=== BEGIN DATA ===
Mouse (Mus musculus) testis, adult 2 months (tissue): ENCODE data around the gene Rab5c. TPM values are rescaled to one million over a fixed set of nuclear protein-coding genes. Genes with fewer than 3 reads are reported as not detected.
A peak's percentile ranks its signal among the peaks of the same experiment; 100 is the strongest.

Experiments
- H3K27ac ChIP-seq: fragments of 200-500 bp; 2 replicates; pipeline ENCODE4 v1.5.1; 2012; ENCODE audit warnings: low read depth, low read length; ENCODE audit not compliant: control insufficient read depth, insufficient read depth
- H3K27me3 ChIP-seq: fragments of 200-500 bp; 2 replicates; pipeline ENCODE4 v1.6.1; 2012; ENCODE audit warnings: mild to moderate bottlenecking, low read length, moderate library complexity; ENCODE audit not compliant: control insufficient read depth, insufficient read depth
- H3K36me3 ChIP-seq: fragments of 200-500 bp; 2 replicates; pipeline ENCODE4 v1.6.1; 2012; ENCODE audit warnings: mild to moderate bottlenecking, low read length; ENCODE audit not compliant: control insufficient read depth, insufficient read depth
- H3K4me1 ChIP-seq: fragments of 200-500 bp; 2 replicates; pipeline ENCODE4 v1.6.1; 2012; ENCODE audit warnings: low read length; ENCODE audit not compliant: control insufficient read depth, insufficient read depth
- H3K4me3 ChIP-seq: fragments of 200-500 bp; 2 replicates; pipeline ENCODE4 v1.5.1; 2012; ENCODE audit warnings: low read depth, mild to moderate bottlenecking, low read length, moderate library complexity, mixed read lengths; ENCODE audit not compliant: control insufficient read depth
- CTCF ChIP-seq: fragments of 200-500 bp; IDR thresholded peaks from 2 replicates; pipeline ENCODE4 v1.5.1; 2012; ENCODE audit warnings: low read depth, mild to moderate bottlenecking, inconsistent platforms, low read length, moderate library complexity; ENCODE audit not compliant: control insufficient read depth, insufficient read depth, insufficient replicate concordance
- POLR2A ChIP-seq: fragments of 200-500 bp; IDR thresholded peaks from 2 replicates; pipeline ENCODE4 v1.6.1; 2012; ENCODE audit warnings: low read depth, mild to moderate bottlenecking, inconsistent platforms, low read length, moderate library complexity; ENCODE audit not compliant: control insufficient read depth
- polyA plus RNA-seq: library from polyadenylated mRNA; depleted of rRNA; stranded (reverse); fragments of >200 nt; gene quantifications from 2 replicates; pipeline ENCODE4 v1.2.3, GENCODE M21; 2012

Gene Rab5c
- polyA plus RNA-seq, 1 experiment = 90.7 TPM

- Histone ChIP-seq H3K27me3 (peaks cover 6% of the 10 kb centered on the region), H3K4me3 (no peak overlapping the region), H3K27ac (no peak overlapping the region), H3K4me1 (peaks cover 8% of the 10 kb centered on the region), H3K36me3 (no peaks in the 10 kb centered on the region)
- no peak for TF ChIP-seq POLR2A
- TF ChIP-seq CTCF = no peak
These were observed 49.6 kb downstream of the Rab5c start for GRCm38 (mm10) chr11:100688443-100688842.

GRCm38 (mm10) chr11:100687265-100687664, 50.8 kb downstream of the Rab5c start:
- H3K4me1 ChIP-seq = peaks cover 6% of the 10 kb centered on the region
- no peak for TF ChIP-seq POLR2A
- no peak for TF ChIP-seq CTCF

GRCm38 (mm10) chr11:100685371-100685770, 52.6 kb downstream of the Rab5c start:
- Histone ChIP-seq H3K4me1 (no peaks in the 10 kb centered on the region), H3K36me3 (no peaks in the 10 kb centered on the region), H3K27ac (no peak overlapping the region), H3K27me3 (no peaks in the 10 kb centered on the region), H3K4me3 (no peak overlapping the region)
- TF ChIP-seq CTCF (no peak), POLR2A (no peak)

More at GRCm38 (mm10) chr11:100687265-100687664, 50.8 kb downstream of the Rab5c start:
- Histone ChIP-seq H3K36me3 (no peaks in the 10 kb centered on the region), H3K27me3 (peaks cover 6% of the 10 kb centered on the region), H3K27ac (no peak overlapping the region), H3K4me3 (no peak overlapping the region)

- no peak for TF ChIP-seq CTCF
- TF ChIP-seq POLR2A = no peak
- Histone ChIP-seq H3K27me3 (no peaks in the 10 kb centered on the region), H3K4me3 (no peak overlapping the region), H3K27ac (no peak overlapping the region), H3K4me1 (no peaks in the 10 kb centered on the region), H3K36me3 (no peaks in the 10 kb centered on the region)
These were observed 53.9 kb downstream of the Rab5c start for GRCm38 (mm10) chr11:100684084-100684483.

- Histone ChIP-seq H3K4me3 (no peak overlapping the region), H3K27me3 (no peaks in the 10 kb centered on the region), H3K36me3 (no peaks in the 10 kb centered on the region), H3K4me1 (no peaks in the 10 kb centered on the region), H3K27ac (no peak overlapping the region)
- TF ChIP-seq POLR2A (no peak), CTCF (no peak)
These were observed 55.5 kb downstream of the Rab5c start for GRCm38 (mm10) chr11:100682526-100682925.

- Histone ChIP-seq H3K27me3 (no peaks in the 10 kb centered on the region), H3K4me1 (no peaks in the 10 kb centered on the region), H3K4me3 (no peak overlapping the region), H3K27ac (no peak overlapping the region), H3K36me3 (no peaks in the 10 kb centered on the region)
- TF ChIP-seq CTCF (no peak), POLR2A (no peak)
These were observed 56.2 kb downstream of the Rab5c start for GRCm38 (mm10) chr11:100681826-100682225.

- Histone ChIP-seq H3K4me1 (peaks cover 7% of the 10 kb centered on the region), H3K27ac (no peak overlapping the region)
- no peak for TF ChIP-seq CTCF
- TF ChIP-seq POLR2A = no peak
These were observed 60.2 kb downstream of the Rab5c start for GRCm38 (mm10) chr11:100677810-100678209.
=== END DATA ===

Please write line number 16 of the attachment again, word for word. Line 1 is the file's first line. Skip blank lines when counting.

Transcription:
- TF ChIP-seq CTCF = no peak